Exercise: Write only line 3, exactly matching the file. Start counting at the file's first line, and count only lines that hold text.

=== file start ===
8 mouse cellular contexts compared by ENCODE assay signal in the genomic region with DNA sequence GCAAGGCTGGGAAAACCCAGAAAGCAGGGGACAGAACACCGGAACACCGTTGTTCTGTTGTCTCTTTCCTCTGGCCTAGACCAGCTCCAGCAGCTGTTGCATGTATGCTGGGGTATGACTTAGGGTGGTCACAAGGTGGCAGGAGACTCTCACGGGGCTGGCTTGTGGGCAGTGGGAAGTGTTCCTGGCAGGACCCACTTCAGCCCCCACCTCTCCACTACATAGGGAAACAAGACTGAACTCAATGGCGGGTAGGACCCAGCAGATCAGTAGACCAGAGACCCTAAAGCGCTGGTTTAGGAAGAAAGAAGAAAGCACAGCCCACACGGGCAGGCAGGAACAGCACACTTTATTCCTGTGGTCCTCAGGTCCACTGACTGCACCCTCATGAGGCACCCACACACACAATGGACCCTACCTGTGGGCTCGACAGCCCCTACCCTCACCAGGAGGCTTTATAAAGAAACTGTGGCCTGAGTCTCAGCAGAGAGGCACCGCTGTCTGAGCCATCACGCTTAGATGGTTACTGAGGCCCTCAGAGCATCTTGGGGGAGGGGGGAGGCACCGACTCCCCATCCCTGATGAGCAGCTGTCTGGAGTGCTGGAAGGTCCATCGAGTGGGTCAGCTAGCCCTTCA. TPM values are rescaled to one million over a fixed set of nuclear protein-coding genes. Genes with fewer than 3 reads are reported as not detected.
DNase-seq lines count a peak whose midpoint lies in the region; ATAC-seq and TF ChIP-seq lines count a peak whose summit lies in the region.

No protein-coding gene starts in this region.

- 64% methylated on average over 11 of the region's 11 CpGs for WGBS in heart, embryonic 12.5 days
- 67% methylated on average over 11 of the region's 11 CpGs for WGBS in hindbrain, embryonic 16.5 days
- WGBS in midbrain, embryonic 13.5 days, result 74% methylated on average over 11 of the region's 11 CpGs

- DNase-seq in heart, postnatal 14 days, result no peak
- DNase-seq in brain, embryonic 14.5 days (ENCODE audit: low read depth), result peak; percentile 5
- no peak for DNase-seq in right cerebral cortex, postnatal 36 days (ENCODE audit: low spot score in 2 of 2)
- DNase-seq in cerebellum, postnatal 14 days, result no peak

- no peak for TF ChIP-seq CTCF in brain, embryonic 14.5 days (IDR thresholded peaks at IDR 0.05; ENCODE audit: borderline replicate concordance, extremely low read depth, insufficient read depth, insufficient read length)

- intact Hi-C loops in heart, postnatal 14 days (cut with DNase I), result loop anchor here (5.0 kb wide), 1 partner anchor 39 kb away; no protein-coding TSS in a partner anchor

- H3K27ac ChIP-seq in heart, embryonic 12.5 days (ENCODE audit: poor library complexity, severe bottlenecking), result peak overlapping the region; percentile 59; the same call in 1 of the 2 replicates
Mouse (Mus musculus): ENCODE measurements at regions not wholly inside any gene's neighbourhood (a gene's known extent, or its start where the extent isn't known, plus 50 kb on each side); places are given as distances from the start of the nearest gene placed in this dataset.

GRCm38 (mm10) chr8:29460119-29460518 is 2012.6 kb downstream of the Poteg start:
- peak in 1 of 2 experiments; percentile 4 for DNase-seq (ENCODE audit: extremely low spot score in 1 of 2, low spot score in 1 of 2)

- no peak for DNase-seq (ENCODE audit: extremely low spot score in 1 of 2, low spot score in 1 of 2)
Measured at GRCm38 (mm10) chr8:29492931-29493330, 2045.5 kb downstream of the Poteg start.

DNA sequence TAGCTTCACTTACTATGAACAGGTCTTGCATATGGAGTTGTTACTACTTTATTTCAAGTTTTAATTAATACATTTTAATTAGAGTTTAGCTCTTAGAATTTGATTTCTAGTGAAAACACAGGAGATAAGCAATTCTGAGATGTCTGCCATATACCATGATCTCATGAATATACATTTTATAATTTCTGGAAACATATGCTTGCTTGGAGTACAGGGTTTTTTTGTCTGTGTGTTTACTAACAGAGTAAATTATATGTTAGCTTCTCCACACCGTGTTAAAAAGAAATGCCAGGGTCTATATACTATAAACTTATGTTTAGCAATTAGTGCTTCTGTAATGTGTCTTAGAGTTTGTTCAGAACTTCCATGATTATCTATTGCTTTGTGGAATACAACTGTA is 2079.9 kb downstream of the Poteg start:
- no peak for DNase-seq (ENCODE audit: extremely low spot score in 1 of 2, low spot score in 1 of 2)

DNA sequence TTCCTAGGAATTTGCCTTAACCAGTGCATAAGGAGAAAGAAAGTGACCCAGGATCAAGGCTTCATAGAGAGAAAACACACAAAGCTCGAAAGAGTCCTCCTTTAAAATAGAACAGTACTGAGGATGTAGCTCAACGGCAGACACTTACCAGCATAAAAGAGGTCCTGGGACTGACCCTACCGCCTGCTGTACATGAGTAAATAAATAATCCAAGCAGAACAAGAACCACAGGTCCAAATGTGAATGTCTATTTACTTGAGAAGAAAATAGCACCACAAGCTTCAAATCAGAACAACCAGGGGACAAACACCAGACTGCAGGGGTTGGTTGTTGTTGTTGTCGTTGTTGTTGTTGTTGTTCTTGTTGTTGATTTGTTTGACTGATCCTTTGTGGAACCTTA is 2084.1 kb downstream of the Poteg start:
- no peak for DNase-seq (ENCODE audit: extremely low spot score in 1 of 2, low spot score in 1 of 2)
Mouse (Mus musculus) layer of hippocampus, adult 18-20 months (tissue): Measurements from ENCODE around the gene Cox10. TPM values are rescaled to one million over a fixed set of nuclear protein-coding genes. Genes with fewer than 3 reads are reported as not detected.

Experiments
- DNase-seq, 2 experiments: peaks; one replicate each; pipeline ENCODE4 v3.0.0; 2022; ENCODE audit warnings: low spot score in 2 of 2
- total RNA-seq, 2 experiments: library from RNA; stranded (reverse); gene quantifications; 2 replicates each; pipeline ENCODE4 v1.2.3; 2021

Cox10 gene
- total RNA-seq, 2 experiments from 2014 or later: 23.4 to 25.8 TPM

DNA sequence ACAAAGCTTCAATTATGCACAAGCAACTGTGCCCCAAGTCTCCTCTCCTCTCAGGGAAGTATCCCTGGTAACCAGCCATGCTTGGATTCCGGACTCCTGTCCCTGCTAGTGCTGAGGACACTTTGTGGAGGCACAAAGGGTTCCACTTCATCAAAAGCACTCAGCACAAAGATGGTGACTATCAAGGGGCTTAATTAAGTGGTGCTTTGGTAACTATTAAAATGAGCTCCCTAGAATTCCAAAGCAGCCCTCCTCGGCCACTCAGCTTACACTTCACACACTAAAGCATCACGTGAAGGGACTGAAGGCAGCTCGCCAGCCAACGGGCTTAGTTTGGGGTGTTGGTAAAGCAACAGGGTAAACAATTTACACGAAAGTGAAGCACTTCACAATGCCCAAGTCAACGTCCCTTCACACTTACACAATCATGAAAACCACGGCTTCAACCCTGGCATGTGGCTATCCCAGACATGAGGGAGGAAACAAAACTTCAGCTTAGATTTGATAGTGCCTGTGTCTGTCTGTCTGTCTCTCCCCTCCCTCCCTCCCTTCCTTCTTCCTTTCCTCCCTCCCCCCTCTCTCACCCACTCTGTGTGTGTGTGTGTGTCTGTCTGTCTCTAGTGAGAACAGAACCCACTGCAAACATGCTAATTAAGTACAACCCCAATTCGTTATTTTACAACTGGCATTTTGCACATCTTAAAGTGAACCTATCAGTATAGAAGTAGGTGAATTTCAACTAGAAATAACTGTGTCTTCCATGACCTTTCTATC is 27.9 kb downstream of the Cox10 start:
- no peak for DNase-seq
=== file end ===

No protein-coding gene starts in this region.